Talons Philosophy

An Open Online Highschool Philosophy Course

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Why Dough-n’t You Turn Around?

Plato’s idea of the prisoners in a cave is one that not many think of relating to our daily lives. That seems to be a theme with those on the outside of the philosophical sphere we have stepped into during the last few weeks. Plato raises an interesting and somewhat baffling concept; all things are not as we see them. To think that those shadows on the wall were nothing but figurines after a lifetime centred around them would be earth-shattering, to say the least. The very fact that what your eyes tell you is true might be a trick is almost impossible to grasp with our supposed knowledge of the world around us through our own experiences.

 

Now, I may attempt to claim I have no recollection of a ‘cave’ that I have been trapped within but, isn’t that a cave in and of itself? To take a moment and think about this more in-depth, I was, of course, quite quick in coming up with a sketch of my own cave. As a child there are many caves, most relating to fairy tales and figures we see during holidays and celebrations. Unfortunately, I can’t be bothered to fluff my post enough to get a pleasant story out of this so, we are going to talk about the 50% of marriages that don’t end in happily ever after. Having divorced parents isn’t something anyone aspires to achieve but, there are as many stable and cohesive divorce relationships as there are destructive and spiteful. I was an adorable child. I’m not even leaving that up to argument; I was the cutest baby ever.

 

And, being an adorable baby, it was only a matter of time before two forces attempted to brainwash me into being theirs’. My childhood was a minefield of caves into which I was dragged or pushed. My initial outlook on life was that my father was amazing. No, like he was actually the best thing to ever have existed and he could do nothing wrong. My mother slowly shifted me to her side as my parents began the splitting of everything, showing me shadows on the wall to calm me and give me something to focus on. Next came my dad’s twisting of my mind as he turned me to an alternate wall in the cave, thoroughly convincing me that it was he who was my saviour and caregiver. As my parents’ relationship as co-parents grew strenuous my false beliefs only deepened. My father was, once again, the one who was untouchable and the only one who truly loved me (I just realised this whole thing makes a really good argument for how easily impressionable children are and why you can’t really trust their opinions on anything haha).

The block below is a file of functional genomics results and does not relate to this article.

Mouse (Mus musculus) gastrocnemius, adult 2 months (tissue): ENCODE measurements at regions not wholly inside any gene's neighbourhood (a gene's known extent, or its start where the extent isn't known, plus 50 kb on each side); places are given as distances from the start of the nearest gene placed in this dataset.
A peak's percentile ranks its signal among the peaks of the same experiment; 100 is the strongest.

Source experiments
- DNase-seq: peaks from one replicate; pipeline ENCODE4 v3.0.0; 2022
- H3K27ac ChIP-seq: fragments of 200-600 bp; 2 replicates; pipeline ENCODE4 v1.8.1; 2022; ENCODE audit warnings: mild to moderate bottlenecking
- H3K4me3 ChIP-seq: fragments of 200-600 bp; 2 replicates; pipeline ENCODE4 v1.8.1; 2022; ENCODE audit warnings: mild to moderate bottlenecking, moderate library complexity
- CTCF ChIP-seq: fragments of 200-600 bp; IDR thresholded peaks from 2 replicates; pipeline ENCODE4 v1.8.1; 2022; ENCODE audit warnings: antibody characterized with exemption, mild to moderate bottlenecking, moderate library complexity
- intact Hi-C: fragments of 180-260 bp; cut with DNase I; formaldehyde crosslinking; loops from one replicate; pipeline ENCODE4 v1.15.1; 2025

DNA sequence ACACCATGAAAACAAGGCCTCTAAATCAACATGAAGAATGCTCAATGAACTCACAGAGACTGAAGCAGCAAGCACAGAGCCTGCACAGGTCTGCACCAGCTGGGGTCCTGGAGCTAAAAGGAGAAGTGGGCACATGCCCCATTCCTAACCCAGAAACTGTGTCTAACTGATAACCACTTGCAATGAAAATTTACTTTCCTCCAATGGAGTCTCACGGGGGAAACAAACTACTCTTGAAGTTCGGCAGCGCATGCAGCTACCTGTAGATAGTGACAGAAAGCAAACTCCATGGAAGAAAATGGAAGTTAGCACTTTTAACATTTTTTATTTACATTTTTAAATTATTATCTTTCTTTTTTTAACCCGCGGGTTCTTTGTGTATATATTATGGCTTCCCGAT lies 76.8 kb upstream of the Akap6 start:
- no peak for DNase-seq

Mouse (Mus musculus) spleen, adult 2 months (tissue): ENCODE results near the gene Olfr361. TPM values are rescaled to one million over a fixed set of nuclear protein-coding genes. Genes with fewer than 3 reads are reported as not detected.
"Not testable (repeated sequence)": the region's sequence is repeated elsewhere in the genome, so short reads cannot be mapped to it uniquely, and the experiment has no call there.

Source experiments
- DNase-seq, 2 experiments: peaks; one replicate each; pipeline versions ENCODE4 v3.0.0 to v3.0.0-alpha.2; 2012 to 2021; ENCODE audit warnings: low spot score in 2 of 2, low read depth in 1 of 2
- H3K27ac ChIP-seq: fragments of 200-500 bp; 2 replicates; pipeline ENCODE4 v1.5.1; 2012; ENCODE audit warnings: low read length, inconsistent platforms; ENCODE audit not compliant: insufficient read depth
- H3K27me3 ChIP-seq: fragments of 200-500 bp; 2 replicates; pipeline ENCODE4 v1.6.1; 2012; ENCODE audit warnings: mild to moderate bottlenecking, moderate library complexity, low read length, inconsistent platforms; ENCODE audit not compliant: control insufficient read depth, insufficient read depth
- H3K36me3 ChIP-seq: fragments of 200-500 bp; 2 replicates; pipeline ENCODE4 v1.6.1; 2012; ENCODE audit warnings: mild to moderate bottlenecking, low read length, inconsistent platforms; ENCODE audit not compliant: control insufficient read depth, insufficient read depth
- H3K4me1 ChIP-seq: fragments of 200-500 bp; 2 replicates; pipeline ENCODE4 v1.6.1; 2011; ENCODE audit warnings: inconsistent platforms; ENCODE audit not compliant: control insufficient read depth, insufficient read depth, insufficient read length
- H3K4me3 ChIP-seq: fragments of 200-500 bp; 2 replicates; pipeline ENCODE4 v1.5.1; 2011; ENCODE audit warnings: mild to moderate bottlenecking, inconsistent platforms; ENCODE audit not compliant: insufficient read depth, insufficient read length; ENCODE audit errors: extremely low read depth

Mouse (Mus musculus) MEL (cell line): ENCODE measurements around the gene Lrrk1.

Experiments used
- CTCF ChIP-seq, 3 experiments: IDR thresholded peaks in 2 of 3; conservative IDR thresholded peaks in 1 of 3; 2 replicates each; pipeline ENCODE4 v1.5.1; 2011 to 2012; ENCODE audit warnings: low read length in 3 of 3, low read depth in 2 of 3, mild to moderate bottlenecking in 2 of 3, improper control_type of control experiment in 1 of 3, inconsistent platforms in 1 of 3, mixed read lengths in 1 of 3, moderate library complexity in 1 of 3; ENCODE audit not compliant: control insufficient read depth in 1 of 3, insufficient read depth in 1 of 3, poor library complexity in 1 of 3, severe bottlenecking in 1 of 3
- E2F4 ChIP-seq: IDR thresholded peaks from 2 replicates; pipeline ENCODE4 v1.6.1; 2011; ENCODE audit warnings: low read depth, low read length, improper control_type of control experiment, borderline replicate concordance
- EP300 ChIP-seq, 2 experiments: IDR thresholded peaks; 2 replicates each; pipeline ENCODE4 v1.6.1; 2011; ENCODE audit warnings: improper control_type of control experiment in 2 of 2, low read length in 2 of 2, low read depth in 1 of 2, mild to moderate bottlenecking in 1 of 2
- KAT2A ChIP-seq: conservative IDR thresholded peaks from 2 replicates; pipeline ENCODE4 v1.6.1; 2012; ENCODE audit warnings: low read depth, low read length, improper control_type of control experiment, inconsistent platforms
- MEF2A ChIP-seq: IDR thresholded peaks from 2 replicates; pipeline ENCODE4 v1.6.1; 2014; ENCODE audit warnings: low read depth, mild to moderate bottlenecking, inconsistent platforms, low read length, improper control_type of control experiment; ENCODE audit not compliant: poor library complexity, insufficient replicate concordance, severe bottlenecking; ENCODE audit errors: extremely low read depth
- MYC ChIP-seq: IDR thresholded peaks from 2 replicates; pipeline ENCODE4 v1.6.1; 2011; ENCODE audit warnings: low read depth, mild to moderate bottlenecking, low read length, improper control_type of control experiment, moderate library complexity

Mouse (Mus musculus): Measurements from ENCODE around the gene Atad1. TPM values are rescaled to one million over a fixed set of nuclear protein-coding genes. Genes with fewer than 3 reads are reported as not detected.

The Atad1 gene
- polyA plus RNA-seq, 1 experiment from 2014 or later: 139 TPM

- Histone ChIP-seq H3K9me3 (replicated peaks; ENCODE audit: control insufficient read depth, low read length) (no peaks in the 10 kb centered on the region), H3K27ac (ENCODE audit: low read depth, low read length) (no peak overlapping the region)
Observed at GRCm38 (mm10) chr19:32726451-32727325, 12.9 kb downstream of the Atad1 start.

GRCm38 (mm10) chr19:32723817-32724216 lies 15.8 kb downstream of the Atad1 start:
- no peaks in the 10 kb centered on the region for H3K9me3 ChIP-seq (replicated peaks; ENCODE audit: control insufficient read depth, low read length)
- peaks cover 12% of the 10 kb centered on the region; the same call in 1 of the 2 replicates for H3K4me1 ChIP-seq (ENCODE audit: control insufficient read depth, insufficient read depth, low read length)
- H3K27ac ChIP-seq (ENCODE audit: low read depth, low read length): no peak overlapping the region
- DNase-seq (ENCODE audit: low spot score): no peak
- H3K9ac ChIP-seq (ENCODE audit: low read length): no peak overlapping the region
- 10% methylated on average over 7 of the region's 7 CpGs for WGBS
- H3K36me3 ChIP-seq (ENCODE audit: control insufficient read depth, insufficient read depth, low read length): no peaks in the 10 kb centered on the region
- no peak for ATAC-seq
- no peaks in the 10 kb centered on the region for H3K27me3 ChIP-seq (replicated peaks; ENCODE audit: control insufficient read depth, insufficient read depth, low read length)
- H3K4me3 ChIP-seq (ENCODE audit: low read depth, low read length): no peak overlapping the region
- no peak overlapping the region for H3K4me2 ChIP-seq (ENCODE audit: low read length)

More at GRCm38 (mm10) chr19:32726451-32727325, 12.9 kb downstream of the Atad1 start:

After a few years, I stepped out of the cave for awhile after my father not speaking to me for over a year and a few deep conversations with my mother. I had an understanding of the relationship which had gotten me to this point and my own place within it as the common denominator. I knew neither of my parents were what I had thought as a small child but, there were some core aspects that held strong despite being exposed to the air outside the cave. It wasn’t until an incident with my father that hastened my step-mother leaving that truly brought me to my senses and allowed me to critically analyze my place and value within the family as I believed it should be rather than what I was informed it should be.

 

Okay enough talk about that boring stuff, have another picture of me!

 

 

 

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